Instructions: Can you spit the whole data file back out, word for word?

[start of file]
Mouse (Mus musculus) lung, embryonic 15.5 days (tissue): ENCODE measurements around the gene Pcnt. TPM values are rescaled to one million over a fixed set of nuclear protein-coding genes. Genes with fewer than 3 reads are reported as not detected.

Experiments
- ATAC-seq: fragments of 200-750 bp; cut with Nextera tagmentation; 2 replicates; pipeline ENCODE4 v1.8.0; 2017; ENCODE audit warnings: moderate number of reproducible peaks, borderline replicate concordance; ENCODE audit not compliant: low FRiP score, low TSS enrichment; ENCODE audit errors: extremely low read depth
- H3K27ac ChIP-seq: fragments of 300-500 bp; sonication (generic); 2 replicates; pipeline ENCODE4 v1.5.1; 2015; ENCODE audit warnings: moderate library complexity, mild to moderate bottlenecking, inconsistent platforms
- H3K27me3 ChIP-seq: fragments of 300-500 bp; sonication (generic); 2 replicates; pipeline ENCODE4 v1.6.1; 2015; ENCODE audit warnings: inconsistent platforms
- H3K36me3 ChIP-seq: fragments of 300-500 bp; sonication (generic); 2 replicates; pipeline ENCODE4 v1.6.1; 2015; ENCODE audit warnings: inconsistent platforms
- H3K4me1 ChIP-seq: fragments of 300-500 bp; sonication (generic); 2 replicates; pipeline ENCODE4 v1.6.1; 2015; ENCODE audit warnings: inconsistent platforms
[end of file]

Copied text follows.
Mouse (Mus musculus) lung, embryonic 15.5 days (tissue): ENCODE measurements around the gene Pcnt. TPM values are rescaled to one million over a fixed set of nuclear protein-coding genes. Genes with fewer than 3 reads are reported as not detected.

Experiments
- ATAC-seq: fragments of 200-750 bp; cut with Nextera tagmentation; 2 replicates; pipeline ENCODE4 v1.8.0; 2017; ENCODE audit warnings: moderate number of reproducible peaks, borderline replicate concordance; ENCODE audit not compliant: low FRiP score, low TSS enrichment; ENCODE audit errors: extremely low read depth
- H3K27ac ChIP-seq: fragments of 300-500 bp; sonication (generic); 2 replicates; pipeline ENCODE4 v1.5.1; 2015; ENCODE audit warnings: moderate library complexity, mild to moderate bottlenecking, inconsistent platforms
- H3K27me3 ChIP-seq: fragments of 300-500 bp; sonication (generic); 2 replicates; pipeline ENCODE4 v1.6.1; 2015; ENCODE audit warnings: inconsistent platforms
- H3K36me3 ChIP-seq: fragments of 300-500 bp; sonication (generic); 2 replicates; pipeline ENCODE4 v1.6.1; 2015; ENCODE audit warnings: inconsistent platforms
- H3K4me1 ChIP-seq: fragments of 300-500 bp; sonication (generic); 2 replicates; pipeline ENCODE4 v1.6.1; 2015; ENCODE audit warnings: inconsistent platforms